From the (forthcoming?) press release:
Manipulating Public Opinion with Economic Impact Studies: Marcellus Shale, Parks and Recreation Areas – Feb. 20
Matthew Rousu, associate professor of economics, will discuss potential pitfalls of economic impact studies when presenting the annual John C. Horn Lecture on Feb. 20 at 4:15 p.m. in Isaacs Auditorium. The presentation will explore how economic impact studies can be both a valuable and a misused tool. “This is particularly relevant for Pennsylvanians, as there have been a number of recently released economic impact studies about drilling for Marcellus Shale,” Rousu said.
Rousu is the 2012 recipient of the John C. Horn Distinguished Service Award, which recognizes outstanding faculty scholarship and service. The award was established in 1979 by the university's Board of Trustees to honor the late John C. Horn, who served as its chair from 1962 to 1978. Rousu was presented the award, which is determined by open nominations by the faculty, during Commencement last May. “There are many great researchers here at Susquehanna University, so to be recognized with the Horn lectureship award is a tremendous honor,” he said.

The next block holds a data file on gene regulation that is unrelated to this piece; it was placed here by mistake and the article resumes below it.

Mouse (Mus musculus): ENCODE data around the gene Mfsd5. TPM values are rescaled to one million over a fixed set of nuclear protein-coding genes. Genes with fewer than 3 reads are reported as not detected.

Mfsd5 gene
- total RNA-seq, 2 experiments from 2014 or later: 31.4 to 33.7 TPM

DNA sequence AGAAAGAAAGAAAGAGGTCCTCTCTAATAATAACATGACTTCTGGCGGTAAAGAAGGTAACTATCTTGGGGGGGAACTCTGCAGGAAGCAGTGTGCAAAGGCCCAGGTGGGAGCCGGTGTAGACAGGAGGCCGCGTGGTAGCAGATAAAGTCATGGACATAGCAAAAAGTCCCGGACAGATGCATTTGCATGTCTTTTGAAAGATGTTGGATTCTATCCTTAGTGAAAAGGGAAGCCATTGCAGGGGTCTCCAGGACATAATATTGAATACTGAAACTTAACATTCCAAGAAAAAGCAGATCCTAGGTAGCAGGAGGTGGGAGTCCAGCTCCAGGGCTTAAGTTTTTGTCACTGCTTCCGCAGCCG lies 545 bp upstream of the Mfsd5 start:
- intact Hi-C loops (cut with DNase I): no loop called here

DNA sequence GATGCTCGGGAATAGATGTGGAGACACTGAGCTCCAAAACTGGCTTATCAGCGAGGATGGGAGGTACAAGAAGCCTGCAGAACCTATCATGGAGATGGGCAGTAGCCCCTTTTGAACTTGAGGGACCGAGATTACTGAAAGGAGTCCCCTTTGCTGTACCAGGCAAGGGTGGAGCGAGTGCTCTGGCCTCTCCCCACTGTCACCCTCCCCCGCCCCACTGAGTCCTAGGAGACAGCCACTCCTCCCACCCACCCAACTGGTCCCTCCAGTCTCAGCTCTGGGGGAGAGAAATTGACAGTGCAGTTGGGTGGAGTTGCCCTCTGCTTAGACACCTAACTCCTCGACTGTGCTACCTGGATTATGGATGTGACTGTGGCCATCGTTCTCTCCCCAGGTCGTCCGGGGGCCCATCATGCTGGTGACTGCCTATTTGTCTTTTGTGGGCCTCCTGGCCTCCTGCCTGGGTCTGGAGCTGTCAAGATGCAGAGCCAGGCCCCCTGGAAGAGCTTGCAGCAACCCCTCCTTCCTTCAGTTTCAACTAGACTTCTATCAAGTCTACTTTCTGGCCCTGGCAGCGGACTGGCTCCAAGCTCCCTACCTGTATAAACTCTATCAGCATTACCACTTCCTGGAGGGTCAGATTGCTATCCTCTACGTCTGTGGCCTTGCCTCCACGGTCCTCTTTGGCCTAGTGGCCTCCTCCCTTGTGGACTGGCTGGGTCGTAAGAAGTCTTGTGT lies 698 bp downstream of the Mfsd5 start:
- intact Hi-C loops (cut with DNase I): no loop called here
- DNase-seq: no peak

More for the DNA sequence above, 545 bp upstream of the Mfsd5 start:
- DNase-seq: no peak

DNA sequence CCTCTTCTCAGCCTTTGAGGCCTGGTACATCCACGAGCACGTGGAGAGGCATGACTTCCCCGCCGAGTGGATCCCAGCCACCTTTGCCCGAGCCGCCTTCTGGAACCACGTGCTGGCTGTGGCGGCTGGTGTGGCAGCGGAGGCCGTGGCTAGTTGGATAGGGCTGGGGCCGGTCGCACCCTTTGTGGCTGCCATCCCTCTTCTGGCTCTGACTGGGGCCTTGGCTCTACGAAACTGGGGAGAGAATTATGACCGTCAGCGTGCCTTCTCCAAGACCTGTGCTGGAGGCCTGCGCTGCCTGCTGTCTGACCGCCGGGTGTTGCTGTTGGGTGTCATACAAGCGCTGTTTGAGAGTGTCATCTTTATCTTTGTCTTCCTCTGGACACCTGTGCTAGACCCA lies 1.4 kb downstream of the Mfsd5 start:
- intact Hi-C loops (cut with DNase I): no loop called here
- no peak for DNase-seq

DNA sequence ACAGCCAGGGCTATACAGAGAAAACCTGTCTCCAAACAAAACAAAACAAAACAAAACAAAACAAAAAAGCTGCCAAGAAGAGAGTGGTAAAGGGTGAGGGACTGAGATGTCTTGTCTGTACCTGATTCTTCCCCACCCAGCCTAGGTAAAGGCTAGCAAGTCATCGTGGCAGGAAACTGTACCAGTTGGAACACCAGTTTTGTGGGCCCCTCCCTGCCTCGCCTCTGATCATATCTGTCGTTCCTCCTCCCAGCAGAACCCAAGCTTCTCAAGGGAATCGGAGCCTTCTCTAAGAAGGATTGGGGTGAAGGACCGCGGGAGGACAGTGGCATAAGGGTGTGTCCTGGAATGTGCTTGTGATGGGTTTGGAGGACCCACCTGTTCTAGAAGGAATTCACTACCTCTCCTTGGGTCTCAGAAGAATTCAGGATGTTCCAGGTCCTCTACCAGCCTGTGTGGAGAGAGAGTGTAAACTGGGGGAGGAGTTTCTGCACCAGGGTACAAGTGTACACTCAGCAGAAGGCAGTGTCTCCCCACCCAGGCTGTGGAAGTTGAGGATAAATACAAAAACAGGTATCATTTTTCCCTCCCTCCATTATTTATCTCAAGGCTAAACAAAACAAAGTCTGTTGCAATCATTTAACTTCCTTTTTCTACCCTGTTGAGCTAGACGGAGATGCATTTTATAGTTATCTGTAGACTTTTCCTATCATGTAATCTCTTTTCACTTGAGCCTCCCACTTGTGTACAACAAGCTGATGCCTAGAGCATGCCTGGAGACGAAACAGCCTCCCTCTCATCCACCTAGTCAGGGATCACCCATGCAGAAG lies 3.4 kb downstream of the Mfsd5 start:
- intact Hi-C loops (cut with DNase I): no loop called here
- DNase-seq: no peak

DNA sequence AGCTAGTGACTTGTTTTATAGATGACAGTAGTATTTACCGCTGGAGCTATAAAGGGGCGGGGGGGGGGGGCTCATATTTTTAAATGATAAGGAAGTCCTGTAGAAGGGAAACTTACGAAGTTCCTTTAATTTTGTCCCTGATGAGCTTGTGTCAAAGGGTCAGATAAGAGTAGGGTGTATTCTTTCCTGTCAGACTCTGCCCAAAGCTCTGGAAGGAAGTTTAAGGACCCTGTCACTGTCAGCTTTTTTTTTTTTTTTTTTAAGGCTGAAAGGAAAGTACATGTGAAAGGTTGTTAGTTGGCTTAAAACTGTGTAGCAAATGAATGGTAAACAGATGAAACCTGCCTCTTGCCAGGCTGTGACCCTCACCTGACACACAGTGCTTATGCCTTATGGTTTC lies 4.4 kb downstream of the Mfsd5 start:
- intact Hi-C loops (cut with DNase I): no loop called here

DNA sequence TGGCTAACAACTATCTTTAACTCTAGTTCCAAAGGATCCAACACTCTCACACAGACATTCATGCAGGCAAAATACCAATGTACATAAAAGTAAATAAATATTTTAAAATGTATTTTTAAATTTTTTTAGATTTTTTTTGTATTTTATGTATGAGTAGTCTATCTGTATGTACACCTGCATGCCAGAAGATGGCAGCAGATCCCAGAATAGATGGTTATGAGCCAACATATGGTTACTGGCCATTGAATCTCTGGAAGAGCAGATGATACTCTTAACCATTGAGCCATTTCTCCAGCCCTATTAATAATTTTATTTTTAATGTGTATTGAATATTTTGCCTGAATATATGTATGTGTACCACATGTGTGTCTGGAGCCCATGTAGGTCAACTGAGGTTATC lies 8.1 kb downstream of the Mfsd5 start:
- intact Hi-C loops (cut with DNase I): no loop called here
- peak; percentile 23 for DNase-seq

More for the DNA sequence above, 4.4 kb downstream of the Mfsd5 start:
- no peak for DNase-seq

Rousu’s research methodology expertise is experimental auctions, which he uses to study issues in agricultural economics, environmental economics and public health. His research has been published in numerous journals, book chapters and technical reports. He has been recognized with awards from professional organizations, serves as a regular contributor at professional conferences and has received significant external funding to support his work.
Rousu has researched Marcellus Shale, as well as other issues related to economic impact studies, for the past year. Six months ago, he launched the website economicimpactreview.com to review economic impact studies and to reduce confusion and bias among the studies of the state’s Marcellus Shale reserves.
Rousu earned his doctorate from Iowa State University and joined the Susquehanna University faculty in 2004. He also serves as a member of Susquehanna’s Board of Trustees.
The lecture is free and open to the public. Students, as well as faculty and staff, are encouraged to attend.